OO Reconnect to chapter 2 Bonding of Atoms page

Because the interior of the cell membrane consists largely of the fatty acid portions of the phospholipid molecules, it is oily. Molecules that are soluble in lipids, such as oxygen, carbon dioxide, and steroid hormones, can pass through this layer easily; however, the layer is impermeable to water-soluble molecules, such as amino acids, sugars, proteins, nucleic acids, and various ions. Many cholesterol molecules embedded in the interior of the membrane also help make it impermeable to water-soluble substances. In addition, the relatively rigid structure of the cholesterol molecules helps stabilize the cell membrane.

A cell membrane includes only a few types of lipid molecules but many kinds of proteins (fig. 3.7), which provide the specialized functions of the membrane. The membrane proteins can be classified according to their shapes. One group of proteins, for example, consists of tightly coiled, rodlike molecules embedded in the phos-pholipid bilayer. Some such fibrous proteins completely span the membrane; that is, they extend outward from its surface on one end, while their opposite ends communicate with the cell's interior. These proteins often function as receptors that are specialized to combine with specific kinds of molecules, such as hormones (see chapter 13, p. 504).

Another group of cell membrane proteins are more compact and globular. Some of these proteins, called integral proteins, are embedded in the interior of the phos-pholipid bilayer. Typically, they span the membrane and provide mechanisms by which small molecules and ions can cross the otherwise impermeable phospholipid bi-layer. For example, some of these integral proteins form "pores" in the membrane that allow water molecules to pass through. Other integral proteins are highly selective and form channels that allow only particular ions to enter. In nerve cells, for example, selective channels control the movements of sodium and potassium ions, which are important in nerve impulse conduction (see chapter 10, p. 374). Clinical Application 3.1 discusses how abnormal ion channels can cause disease.

Yet other globular proteins, called peripheral proteins, associate with the surface of the cell membrane. These proteins function as enzymes (see chapter 4, p. 110), and many are part of signal transduction. Carbo-

Faulty Ion Channels Cause Disease

What do collapsing horses, irregular heartbeats in teenagers, and cystic fibrosis have in common? All result from abnormal ion channels in cell membranes.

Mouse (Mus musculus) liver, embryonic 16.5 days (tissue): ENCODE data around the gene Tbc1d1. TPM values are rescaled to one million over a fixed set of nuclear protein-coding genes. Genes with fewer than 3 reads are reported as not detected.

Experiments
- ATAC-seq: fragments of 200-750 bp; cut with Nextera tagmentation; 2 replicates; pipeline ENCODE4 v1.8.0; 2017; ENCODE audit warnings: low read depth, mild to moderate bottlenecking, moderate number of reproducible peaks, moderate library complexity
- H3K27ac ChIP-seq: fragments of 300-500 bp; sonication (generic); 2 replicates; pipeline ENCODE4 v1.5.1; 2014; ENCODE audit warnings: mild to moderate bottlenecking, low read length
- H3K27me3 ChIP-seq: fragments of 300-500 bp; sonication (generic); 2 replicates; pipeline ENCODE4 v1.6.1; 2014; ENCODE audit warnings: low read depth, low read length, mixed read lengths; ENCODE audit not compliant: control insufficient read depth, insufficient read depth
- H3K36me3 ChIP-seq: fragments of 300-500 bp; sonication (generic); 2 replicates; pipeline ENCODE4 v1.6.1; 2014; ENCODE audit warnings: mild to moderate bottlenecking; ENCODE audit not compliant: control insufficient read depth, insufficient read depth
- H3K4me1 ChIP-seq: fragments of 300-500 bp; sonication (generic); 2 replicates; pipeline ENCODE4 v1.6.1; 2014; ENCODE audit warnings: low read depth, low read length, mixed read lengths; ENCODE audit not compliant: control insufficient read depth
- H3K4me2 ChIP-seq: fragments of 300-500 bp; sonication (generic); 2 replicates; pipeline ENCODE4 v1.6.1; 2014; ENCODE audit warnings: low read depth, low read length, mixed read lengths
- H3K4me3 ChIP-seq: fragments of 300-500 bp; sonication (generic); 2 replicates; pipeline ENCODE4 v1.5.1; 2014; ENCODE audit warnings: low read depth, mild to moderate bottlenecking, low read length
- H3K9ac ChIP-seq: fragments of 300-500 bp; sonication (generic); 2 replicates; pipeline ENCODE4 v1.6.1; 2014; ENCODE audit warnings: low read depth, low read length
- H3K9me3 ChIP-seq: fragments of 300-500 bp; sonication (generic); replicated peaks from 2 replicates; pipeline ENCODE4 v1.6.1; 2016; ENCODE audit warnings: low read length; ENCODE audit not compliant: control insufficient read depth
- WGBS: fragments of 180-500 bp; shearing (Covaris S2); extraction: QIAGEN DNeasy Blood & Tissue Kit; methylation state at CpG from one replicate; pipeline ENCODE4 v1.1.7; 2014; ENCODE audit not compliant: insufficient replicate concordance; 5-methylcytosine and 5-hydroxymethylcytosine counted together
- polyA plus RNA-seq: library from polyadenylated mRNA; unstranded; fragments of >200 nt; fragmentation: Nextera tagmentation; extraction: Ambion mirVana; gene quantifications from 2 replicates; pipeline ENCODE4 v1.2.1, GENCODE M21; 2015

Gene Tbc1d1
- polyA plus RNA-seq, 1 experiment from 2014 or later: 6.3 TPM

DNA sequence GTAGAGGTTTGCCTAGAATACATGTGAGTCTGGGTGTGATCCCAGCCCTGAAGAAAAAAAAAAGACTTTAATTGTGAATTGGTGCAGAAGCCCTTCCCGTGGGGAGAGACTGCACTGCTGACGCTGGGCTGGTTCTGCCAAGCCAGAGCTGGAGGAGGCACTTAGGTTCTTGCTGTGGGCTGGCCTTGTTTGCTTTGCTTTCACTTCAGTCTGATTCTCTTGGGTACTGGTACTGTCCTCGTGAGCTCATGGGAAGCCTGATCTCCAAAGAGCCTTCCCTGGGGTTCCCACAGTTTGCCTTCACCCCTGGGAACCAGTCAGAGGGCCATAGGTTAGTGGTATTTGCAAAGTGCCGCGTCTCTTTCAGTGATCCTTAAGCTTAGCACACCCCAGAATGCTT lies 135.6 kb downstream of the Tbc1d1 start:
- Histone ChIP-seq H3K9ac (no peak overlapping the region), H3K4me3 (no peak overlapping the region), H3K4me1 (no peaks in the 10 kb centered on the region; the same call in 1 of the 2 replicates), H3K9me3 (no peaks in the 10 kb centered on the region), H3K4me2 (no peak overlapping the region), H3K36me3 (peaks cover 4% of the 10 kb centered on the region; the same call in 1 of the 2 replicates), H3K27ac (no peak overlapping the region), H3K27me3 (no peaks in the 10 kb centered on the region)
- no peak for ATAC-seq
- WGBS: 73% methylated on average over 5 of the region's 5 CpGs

Ion channels are tunnels through the lipid bilayer of a biological membrane that consist of protein (see fig. 10.10). These passageways permit electrical signals to pass in and out of membranes in the form of ions. An ion channel functions as a gate, opening or closing to a specific ion in response to certain conditions. Ten million ions can pass through an ion channel in one second. Events that can trigger an ion channel to open or close include a change in voltage across the membrane, binding of a ligand (a molecule that binds specifically to a membrane receptor) to the cell membrane, or receiving biochemical messages from within the cell.

Abundant ion channels include those specific for calcium (Ca+2), chloride (Cl-), sodium (Na+), or potassium (K+). A cell may have a few thousand ion channels specific for each ion.

Many drugs act by affecting ion channels (table 3A). The distribution of specific ion channels on particular cell types explains the symptoms of illnesses that result from abnormal channels. Following are descriptions of three illnesses caused by malfunctioning ion channels.

hyperkalemic periodic Paralysis and Sodium Channels

The quarter horse was originally bred to run the quarter mile in the 1600s. Four particularly fast stallions were used to establish much of the current population of nearly 3 million animals. Unfortunately, one of the original stallions had an inherited condition called hy-perkalemic periodic paralysis. The horse was indeed a champion, but the disease brought on symptoms undesirable in a racehorse — attacks of weakness and paralysis that caused sudden collapse.

Hyperkalemic periodic paralysis results from abnormal sodium channels in the cell membranes of muscle cells. But the trigger for the temporary paralysis is another ion: potassium. When the blood potassium level rises, as it may following

E^^Tlfl Drugs

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Target

Indication

Calcium channels

Antihypertensives

Peripheral Neuropathy Natural Treatment Options

Peripheral Neuropathy Natural Treatment Options

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